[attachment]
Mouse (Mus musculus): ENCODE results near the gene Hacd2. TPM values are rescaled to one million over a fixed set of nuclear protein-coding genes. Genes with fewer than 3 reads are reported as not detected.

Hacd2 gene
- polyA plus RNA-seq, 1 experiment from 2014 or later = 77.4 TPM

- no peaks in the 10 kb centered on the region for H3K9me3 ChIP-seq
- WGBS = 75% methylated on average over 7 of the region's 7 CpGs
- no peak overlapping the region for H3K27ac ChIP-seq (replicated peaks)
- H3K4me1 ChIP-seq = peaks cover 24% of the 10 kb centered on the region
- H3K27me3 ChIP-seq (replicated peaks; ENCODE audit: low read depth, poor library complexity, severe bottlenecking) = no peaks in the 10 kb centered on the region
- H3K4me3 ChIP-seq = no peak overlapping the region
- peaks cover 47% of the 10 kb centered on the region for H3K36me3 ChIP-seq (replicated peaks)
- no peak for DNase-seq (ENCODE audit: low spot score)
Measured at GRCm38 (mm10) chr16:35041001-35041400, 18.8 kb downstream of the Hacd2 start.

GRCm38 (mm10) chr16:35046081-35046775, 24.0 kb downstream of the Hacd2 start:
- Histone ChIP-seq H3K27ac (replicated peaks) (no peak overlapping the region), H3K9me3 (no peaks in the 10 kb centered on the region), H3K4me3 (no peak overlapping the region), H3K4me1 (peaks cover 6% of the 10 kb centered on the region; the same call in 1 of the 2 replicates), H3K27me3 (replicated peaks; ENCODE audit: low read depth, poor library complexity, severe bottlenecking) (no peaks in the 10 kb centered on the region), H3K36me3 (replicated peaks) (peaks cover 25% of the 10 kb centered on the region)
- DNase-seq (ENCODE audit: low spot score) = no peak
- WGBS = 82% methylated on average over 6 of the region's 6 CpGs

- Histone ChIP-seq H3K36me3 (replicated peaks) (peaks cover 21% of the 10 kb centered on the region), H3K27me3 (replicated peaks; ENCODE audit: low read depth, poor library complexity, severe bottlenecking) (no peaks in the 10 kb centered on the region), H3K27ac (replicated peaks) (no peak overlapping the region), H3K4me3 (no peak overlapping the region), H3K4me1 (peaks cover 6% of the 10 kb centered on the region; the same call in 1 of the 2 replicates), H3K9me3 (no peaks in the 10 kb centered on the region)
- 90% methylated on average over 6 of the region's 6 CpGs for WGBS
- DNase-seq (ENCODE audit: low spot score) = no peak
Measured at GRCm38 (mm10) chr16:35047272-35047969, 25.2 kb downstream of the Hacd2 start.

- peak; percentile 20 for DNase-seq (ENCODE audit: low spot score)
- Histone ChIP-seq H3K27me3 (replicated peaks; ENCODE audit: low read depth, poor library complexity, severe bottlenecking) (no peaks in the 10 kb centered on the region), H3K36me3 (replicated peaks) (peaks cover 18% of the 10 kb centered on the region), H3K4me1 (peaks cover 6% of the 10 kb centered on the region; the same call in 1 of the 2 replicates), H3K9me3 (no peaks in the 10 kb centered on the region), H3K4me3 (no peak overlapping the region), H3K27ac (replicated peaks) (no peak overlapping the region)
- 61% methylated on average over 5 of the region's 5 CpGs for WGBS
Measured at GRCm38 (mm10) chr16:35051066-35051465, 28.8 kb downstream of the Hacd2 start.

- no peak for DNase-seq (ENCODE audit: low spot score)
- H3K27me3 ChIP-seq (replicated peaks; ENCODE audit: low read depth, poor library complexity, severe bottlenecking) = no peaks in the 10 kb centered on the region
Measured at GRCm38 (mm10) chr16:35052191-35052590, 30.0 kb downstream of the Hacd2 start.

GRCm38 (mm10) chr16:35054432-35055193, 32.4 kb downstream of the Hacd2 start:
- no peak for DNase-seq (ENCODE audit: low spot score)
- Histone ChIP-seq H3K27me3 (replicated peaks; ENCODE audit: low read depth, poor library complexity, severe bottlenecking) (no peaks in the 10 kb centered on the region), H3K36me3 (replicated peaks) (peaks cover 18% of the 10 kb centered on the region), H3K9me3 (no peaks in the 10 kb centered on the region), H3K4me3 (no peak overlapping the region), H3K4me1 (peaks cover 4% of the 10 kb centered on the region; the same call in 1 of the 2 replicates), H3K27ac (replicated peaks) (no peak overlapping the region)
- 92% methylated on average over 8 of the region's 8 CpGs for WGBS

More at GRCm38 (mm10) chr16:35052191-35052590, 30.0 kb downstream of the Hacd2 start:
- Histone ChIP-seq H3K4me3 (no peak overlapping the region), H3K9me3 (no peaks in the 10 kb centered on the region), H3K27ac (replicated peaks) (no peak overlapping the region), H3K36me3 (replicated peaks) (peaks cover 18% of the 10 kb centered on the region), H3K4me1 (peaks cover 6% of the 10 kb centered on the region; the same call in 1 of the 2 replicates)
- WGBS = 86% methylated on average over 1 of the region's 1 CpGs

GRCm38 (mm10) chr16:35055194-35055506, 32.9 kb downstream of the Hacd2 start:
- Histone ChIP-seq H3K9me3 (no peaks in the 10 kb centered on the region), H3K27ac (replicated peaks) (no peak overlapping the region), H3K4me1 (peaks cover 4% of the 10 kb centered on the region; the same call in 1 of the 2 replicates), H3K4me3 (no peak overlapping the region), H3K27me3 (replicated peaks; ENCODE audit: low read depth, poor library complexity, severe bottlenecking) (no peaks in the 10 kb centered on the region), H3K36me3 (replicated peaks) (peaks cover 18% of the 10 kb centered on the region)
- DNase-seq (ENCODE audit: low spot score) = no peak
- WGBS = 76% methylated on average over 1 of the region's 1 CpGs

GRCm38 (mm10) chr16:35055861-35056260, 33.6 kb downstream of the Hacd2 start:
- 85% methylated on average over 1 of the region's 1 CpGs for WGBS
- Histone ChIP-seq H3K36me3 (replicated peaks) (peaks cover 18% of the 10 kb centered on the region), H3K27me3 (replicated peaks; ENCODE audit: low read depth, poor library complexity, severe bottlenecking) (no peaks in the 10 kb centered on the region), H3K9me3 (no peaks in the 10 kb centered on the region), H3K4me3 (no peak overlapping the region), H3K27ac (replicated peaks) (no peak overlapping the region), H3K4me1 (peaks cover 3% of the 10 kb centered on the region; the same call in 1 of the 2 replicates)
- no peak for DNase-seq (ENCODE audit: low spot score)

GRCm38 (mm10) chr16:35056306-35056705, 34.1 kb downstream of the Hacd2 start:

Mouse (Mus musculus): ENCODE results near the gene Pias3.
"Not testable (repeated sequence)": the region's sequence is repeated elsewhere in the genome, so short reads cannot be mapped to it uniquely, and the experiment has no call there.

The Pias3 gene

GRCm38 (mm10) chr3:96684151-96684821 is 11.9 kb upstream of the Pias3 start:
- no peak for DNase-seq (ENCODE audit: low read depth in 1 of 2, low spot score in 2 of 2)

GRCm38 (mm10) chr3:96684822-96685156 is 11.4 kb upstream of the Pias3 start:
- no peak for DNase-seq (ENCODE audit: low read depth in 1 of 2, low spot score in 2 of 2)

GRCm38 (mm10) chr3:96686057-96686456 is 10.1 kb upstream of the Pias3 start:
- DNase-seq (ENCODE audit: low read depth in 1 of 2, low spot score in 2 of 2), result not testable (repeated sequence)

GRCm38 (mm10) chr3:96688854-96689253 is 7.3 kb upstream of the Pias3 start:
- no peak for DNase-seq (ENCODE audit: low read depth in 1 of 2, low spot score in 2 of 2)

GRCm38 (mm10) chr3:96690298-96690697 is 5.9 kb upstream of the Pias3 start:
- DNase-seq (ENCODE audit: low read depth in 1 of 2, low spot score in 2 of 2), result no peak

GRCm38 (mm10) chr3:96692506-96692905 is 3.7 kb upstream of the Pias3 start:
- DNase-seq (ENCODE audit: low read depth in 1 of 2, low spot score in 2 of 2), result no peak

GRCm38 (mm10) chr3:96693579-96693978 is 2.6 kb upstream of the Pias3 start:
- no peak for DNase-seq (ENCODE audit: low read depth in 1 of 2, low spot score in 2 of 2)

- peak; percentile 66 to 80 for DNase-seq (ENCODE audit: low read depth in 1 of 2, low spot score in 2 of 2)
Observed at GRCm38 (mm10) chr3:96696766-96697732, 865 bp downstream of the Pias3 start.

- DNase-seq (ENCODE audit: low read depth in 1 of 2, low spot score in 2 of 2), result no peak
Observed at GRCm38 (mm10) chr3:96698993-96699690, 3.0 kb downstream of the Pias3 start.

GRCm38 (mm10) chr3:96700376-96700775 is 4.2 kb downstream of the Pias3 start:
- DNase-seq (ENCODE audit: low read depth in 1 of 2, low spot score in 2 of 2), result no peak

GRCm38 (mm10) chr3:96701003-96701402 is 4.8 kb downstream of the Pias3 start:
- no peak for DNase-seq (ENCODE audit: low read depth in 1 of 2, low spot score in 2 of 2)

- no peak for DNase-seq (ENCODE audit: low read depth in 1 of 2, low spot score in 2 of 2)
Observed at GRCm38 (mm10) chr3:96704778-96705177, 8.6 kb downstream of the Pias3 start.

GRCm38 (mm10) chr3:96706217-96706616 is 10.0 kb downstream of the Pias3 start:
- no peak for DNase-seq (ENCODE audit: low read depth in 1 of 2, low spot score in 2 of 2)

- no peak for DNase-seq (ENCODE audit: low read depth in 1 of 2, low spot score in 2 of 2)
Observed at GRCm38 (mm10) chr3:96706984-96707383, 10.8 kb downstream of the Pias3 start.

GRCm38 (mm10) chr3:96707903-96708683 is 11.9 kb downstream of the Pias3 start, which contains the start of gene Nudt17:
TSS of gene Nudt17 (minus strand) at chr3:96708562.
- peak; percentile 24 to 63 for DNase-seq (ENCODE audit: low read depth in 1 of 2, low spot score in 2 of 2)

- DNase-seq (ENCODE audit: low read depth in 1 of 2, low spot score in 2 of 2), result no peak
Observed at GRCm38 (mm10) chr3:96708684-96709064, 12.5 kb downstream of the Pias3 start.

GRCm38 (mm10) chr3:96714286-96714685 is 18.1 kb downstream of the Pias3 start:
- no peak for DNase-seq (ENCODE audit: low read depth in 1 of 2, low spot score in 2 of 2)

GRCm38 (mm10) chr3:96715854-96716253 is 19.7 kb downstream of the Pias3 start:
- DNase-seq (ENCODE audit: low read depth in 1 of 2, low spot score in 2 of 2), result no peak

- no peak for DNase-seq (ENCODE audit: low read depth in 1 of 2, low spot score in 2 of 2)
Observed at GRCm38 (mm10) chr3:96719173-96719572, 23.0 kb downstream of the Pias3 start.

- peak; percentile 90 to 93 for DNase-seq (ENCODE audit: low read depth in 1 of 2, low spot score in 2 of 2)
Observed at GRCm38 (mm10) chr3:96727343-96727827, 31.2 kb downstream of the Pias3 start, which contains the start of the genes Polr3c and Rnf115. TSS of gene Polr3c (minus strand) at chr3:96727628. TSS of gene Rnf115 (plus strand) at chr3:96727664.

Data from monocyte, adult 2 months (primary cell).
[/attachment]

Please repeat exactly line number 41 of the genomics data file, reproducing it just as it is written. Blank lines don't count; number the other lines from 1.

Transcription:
- Histone ChIP-seq H3K36me3 (replicated peaks) (peaks cover 18% of the 10 kb centered on the region), H3K27me3 (replicated peaks; ENCODE audit: low read depth, poor library complexity, severe bottlenecking) (no peaks in the 10 kb centered on the region), H3K9me3 (no peaks in the 10 kb centered on the region), H3K4me3 (no peak overlapping the region), H3K27ac (replicated peaks) (no peak overlapping the region), H3K4me1 (peaks cover 3% of the 10 kb centered on the region; the same call in 1 of the 2 replicates)